My broccoli didn't really sprout this year, even though it grew huge. I left it in my garden to see what would happen. We've had temps dip into the teens, so we've had some good freezes. The broccoli plants are starting to look limp. Do you think it's too late to eat the leaves and stems, or did the weather just pre soften it for me?
I just cut a bunch two days ago. Most of the leaves were wilted, but they cooked up great. Hearty greens like broccoli and kale can stand a freeze well.
The Italian broccoli are to die for! Once I got accustomed to how good bitter could actually be, with the right "companion leaves," I started letting things bolt and created salads in my mouth as I weeded. It's AMAZING what's out there hiding from our taste buds.
Interesting post. We had some issues with the broccoli in our church garden this past spring, probably because we got it in the ground too late. Anyway, it ended up mostly producing greens. I suggested taking the greens to the food pantry that we serve to be used as cooked greens, and they ended up being very popular. A few weeks ago, I saw some organic broccoli greens in a local grocery store, and they were crazy expensive- creative marketing for something a lot of people throw in the compost heap. Being a big fan of wild greens in addition to the various domestic greens (collards, kale, turnip, mustard, etc.), it would never occur to me to throw them out. This recipe looks great, BTW.
I always go for the leafy broccoli. The leaves are like meaty, tender kale. Kohlrabi greens too.
Do you crush the garlic or cook it whole ?
Hi Mike. Thanks for pointing that out. I've had some issues with small tidbits missing from recipes from a tech issue. The garlic is thinly sliced and cooked until lightly nut brown--the Italian preparation called "en padella".
Ur a dreadful choad
You weren’t forced or trained by companies to hate broccoli. Take some fucking responsibility! Go back and watch more YouTube pseudoscience vids. I've always loved broccoli, even though my dad kiss me if I didn’t eat.
Hey Choad, wow, thanks for the 5-star rating! I hope you get everything figured out with your dad. A
Your reply. Hahahahaha.
Sometimes it be like that
the broccoli plants we have do not have crowns, how to eat the plant leaves, raw as salad or cook ?
Thanks, I will be out cutting leaves in my Garden when I get up tomorrow!
Awesome! I cooked them all the time in Italy, for my kids too who loved them this way. Although i actually like cooking them a little crispy at the end.
We called the stalky ones "Spigarello in Padella".
Spig is actually a different type of broccoli grown specifically for it's leave. All are great.
I just harvested 3 lbs of leaves and will try this recipe.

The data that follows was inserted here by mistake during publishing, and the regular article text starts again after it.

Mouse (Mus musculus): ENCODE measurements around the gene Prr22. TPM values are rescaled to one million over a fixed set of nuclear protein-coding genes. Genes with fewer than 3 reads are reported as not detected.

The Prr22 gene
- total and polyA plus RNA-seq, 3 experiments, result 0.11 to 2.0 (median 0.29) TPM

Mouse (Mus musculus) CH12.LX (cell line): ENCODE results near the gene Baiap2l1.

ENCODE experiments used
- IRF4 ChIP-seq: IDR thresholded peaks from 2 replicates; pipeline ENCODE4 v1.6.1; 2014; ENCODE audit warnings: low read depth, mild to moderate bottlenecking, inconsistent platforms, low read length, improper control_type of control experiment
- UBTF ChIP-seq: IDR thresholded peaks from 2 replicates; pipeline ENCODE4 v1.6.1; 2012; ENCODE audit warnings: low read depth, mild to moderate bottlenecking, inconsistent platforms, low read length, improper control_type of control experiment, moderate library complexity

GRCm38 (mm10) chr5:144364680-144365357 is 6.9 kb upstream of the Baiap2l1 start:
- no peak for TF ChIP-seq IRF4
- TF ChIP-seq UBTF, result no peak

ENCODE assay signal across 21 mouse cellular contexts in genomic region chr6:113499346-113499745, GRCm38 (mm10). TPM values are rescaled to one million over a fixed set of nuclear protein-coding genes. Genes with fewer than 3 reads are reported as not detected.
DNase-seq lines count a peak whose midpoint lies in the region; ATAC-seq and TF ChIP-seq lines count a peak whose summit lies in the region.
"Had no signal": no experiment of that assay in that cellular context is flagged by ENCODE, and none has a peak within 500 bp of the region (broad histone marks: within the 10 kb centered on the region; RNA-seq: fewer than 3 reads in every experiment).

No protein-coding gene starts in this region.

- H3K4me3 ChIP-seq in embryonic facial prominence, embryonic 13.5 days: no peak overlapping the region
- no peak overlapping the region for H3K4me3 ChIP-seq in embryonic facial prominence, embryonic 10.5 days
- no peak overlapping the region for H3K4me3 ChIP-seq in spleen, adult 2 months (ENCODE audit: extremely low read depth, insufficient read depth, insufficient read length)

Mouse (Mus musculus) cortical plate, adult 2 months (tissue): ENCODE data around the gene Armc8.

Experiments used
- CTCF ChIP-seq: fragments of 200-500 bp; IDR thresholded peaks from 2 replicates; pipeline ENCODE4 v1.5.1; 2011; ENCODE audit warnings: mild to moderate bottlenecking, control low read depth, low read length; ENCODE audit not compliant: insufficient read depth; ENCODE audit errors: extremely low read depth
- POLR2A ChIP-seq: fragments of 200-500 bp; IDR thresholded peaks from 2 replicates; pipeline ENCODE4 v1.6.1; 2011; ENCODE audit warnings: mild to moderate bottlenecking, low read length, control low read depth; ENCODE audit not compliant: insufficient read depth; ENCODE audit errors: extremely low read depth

Just strip the ribs out and you'll be good. I'm picking some more tonight. Cut into fine shreds is also a great way to cook them.
I live in Ireland and soon we have a season where we get this beautiful purple sprouting broccoli and the leaves are fab! I love to fry them both together in cast iron in a little bit of oil and sometimes press them with a heavy pot lid. Then add lots of garlic, kalamata olives and tuna - a bit more olive oil and serve over some nice quality pasta! I never get tired off it!
That sounds great.
Will Frost kill broccoli?
Not at first, at the beggining of the cold season the frost will make it sweeter as the cold forces the plant to convert carbohydrates to sugars which help prevent freezing. Multiple freezes will eventually kill it, but you have a good window to continue harvesting.
A whole two years later~ I discover your food blog!!! i would never have guessed that you could cook broccoli leaves like greens!!!! i am sooo going to do this. Thank you for the inspiration! 🙂
Thanks Leesa. Yeah I love broccoli leaves. Spigariello is even better.
You've written «cold-hearty» when you meant «cold-hardy».
Thanks for the copy edit. 🙂
I find broccolini leaves plentiful but so bland I don't like eating them. I'm used to kale and chard which have delightful flavors. What can I do, other than the recipes you present, to increase their taste? Does anyone else experience them as lacking any recognizable flavor?
They taste good to me, mild, like broccoli. Try just steaming them and napping with some butter, salt, and a squeeze of lemon at the table. Or use them in a blend of cooked greens, along with your kale and chard.
You can eat the leaves what about the stalk ?
If it's tender, yes.
Thank you for this great article. I have huge Brussels sprout and Broccoli leaves. I’m looking forward to eating the leaves.
Glad you have some. These are a really underused green. You'd like spigariello too.